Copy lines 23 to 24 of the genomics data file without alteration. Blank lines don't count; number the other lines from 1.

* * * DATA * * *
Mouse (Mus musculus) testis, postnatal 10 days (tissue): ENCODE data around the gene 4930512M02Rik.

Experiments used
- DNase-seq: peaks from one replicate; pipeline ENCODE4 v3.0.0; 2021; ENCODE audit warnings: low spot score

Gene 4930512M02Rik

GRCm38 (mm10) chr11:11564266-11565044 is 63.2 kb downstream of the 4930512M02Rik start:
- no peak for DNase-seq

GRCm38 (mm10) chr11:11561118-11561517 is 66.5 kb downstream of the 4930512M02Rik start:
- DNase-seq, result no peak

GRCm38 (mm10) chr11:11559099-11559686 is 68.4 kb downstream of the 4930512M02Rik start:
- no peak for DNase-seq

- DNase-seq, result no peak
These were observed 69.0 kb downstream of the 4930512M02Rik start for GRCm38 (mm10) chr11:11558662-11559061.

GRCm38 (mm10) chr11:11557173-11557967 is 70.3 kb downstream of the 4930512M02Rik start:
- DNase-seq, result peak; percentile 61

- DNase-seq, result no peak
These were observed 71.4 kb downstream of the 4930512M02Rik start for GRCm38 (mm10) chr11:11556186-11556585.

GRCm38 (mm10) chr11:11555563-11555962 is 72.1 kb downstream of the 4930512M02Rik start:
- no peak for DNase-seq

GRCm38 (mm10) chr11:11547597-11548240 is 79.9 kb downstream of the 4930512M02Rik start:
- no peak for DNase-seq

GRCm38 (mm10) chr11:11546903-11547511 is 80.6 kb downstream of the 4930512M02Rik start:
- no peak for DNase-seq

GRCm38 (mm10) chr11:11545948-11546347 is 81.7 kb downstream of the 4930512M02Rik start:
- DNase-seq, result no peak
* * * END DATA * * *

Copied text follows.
GRCm38 (mm10) chr11:11545948-11546347 is 81.7 kb downstream of the 4930512M02Rik start:
- DNase-seq, result no peak